Learning German but don’t know how to tell time? Check out this post for a detailed guide on how to tell time in German!
As someone who gets a thrill out of learning German, telling time in another foreign language is always a different story. For instance, there are some foreign languages out there that use the 24-hour military time clock to tell time while other languages like English don’t.
So, if you’re learning to tell time for the first time in German and need a detailed guide, you’ve come to the right place. This post alone highlights how to tell time in German and what you should keep in mind in terms of grammar.
German Language & Culture Series
P.S. This is a post in my German Language & Culture series. Here is the complete series:
German Addresses: German Address Format: How to Mail a Letter to Germany
German Greetings: The 10 Most Common German Greetings and Introductions
German Numbers: The Ultimate Guide for Learning German Numbers 1 to 100
German Alphabet: The Best Alphabet Guide of All Time
German Days of the Week: A Beginner’s Guide to the Days of the Week in German
German Emails: The American Guide to Writing German Emails
German Body Parts: A Step-by-Step Guide to the Body Parts in German
German Vegetables: The Ultimate Guide to Vegetables in German
German Pronouns: The American Guide to Learning German Pronouns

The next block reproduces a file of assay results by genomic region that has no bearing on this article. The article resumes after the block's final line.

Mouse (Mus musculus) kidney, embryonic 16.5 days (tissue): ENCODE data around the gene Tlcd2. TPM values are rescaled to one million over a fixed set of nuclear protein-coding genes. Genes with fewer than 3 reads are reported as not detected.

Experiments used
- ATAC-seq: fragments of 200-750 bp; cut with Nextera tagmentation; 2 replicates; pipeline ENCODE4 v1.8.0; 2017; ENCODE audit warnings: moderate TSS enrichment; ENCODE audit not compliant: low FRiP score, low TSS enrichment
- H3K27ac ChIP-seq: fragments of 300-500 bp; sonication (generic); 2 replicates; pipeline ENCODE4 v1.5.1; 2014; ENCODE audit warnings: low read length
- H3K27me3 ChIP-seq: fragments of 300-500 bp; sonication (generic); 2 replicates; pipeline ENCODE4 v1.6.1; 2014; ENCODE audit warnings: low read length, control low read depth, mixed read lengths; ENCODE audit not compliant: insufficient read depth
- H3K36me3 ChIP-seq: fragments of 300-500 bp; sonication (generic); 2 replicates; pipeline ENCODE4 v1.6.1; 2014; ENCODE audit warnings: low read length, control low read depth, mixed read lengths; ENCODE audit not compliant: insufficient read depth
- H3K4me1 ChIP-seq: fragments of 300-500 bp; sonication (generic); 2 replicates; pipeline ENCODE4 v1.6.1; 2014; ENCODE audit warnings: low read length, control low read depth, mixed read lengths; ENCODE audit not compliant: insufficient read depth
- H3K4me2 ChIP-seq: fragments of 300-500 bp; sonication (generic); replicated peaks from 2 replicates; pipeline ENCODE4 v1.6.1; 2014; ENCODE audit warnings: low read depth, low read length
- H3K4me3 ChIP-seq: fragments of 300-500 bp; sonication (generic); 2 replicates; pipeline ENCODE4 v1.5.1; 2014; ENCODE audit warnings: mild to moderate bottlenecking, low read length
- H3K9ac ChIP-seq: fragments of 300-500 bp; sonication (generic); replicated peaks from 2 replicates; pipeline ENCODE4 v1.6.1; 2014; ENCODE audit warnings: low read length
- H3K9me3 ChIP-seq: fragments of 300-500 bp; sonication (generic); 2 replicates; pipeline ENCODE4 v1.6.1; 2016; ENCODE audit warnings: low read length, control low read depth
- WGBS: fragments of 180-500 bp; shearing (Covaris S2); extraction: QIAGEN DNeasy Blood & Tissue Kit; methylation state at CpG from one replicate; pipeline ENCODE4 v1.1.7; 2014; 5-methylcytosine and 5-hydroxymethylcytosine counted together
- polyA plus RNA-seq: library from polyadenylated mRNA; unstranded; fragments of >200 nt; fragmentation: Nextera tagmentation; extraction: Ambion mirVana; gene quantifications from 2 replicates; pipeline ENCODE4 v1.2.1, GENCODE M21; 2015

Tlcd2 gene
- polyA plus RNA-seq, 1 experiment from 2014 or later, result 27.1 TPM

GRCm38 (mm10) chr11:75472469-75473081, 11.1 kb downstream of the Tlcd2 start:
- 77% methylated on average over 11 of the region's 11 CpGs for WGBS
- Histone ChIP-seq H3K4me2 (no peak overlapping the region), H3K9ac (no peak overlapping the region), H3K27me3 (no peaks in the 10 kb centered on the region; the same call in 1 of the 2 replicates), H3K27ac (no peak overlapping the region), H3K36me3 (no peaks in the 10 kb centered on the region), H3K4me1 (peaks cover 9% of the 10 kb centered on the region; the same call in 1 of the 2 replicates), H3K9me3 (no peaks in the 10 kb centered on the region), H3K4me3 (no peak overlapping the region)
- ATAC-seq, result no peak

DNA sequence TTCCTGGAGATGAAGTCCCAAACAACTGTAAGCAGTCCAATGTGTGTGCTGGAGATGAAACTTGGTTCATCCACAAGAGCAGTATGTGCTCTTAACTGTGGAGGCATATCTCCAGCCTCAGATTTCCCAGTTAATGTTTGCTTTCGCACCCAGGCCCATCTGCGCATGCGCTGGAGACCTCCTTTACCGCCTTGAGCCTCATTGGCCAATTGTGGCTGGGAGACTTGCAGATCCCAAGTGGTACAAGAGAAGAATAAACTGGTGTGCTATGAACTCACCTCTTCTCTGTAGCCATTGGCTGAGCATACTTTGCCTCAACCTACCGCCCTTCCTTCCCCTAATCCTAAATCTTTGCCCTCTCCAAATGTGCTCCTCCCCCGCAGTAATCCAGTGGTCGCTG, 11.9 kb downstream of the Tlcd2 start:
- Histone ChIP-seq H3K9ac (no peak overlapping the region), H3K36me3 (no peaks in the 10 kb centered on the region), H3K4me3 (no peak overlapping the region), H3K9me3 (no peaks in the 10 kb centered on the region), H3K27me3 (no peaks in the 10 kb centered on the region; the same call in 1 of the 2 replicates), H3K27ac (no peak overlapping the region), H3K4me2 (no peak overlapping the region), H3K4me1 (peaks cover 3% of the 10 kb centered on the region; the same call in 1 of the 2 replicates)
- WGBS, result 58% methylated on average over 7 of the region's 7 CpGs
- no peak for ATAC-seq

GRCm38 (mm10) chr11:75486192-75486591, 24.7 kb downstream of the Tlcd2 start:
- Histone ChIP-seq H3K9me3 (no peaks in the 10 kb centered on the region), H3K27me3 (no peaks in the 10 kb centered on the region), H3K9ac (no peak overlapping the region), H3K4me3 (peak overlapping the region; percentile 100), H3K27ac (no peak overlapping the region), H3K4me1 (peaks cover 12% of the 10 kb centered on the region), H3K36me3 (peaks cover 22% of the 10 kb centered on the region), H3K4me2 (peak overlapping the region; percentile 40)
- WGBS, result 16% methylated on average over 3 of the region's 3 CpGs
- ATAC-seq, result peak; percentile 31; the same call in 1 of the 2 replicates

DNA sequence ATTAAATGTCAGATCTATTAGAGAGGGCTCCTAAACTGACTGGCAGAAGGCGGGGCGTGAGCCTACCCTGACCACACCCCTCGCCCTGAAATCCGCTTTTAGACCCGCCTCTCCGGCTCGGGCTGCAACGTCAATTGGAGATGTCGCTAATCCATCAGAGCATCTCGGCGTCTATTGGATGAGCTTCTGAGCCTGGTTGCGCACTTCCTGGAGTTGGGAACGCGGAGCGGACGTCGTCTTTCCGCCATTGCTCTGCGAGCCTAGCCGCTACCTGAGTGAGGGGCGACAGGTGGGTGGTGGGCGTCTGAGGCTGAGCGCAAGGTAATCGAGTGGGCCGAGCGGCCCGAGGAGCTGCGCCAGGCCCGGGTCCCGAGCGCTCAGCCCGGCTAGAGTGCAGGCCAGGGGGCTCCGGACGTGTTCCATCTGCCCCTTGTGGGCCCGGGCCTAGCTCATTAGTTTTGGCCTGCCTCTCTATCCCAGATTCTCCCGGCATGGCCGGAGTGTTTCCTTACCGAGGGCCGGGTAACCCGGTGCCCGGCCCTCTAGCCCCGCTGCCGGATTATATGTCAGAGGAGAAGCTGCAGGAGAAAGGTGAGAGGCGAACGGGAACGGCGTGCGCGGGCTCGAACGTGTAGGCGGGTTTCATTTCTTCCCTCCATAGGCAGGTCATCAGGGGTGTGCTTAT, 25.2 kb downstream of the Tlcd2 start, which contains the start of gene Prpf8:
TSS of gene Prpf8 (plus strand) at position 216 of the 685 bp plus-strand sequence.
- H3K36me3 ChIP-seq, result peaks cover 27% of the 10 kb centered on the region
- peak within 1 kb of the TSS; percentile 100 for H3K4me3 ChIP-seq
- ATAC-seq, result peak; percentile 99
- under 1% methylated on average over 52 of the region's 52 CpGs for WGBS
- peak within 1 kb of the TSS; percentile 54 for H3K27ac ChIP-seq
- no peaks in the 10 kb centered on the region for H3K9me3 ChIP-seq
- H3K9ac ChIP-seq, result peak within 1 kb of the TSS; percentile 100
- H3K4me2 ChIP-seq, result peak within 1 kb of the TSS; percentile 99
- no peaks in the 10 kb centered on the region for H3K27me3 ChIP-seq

German Colors: Colors in German: A One Stop Resource
German Fruits: Fruits in German: What You Need to Know
German TV: 10 German TV Shows You Need to Watch
German Curses: German Swear Words: What You Need to Know
German Idioms: 10 German Idioms Every American Should Know
German Time Vocabulary
To begin, it’s important to familiarize yourself with everyday vocabulary that’s used when you’re telling time in German. In addition, it’s helpful to familiarize yourself with German numbers from 0 to 59 as well.
Therefore, if you’re not familiar with German time vocabulary, I highly recommend going through the table below. It highlights all the German words you might use to tell time in German as well as their English translations too.
|die Uhr||hour or o’clock|
|nach||after or past|
|die Zeit||time (general)|
|um||at (related to time)|
|gegen||around (related to time)|
|Morgen frueh||tomorrow morning|
|der Vormittag||forenoon, before midday|
|der Mittag||noon, midday|
|der Nachmittag||afternoon, after midday|
|Der Uebermorgen||the day after tomorrow|
|die Uhrzeit||time (referring to clock)|
|Das Vorgestern||the day before yesterday|
|als||when (past tense)|
|kurz vor||shortly before|
Standard Vs. Military Time
Secondly, unlike America, Germany also uses the military time format to tell time in Germany. Therefore, if you’re not from a country that uses this format, it’s important to familiarize yourself with it.
For example, 2 pm in standard time is actually 14:00 in military time since it’s after noon. The military time format then continues until after midnight until 1 am is simply 1:00.
So, if you don’t know how to read military time, I highly recommend going through the table below. It highlights the corresponding military time to the standard time so that you don’t have to do the math.
|Standard Time||Military Time|
Ways to Tell Time
Lastly, when it comes to telling time on a German clock, there are many different ways you can do it. You can express the time on the hour, precisely, or round up to the nearest half hour or quarter. Either way, as long as it is grammatically correct, any German will understand what you’re saying.
To express time on the hour in German, like 2 o’clock in English, you must follow this German sentence structure to express it:
It is [number] o’clock. = Es ist [zahl] Uhr.
So for example, if an American said “It is 2 o’clock.” in English, it would be translated as “Es ist zwei Uhr.” in German.